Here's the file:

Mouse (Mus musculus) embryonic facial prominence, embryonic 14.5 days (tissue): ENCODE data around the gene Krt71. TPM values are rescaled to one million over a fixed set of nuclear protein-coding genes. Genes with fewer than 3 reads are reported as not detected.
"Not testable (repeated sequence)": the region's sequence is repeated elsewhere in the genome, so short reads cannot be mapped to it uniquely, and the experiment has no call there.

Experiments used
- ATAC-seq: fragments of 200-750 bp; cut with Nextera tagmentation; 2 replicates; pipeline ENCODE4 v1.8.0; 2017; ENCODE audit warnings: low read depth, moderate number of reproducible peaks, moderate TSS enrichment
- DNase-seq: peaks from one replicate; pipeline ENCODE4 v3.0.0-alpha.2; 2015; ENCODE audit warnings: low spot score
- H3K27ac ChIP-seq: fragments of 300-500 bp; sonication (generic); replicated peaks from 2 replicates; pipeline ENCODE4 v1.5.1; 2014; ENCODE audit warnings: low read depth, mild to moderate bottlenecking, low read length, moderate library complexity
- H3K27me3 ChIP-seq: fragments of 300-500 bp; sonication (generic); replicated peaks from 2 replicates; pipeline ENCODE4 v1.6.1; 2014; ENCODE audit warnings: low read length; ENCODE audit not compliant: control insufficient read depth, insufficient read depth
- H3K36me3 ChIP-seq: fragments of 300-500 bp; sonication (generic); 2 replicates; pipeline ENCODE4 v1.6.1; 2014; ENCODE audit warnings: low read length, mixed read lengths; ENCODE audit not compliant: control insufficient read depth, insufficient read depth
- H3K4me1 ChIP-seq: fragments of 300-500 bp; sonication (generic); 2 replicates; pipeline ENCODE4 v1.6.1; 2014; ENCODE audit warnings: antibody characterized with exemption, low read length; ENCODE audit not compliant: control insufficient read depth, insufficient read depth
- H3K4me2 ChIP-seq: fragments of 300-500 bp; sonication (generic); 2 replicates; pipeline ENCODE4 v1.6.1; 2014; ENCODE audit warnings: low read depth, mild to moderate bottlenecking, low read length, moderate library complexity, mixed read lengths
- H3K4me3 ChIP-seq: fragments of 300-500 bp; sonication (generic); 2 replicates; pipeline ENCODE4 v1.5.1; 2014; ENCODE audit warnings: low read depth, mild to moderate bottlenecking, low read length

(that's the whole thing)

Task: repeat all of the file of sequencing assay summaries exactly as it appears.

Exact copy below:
Mouse (Mus musculus) embryonic facial prominence, embryonic 14.5 days (tissue): ENCODE data around the gene Krt71. TPM values are rescaled to one million over a fixed set of nuclear protein-coding genes. Genes with fewer than 3 reads are reported as not detected.
"Not testable (repeated sequence)": the region's sequence is repeated elsewhere in the genome, so short reads cannot be mapped to it uniquely, and the experiment has no call there.

Experiments used
- ATAC-seq: fragments of 200-750 bp; cut with Nextera tagmentation; 2 replicates; pipeline ENCODE4 v1.8.0; 2017; ENCODE audit warnings: low read depth, moderate number of reproducible peaks, moderate TSS enrichment
- DNase-seq: peaks from one replicate; pipeline ENCODE4 v3.0.0-alpha.2; 2015; ENCODE audit warnings: low spot score
- H3K27ac ChIP-seq: fragments of 300-500 bp; sonication (generic); replicated peaks from 2 replicates; pipeline ENCODE4 v1.5.1; 2014; ENCODE audit warnings: low read depth, mild to moderate bottlenecking, low read length, moderate library complexity
- H3K27me3 ChIP-seq: fragments of 300-500 bp; sonication (generic); replicated peaks from 2 replicates; pipeline ENCODE4 v1.6.1; 2014; ENCODE audit warnings: low read length; ENCODE audit not compliant: control insufficient read depth, insufficient read depth
- H3K36me3 ChIP-seq: fragments of 300-500 bp; sonication (generic); 2 replicates; pipeline ENCODE4 v1.6.1; 2014; ENCODE audit warnings: low read length, mixed read lengths; ENCODE audit not compliant: control insufficient read depth, insufficient read depth
- H3K4me1 ChIP-seq: fragments of 300-500 bp; sonication (generic); 2 replicates; pipeline ENCODE4 v1.6.1; 2014; ENCODE audit warnings: antibody characterized with exemption, low read length; ENCODE audit not compliant: control insufficient read depth, insufficient read depth
- H3K4me2 ChIP-seq: fragments of 300-500 bp; sonication (generic); 2 replicates; pipeline ENCODE4 v1.6.1; 2014; ENCODE audit warnings: low read depth, mild to moderate bottlenecking, low read length, moderate library complexity, mixed read lengths
- H3K4me3 ChIP-seq: fragments of 300-500 bp; sonication (generic); 2 replicates; pipeline ENCODE4 v1.5.1; 2014; ENCODE audit warnings: low read depth, mild to moderate bottlenecking, low read length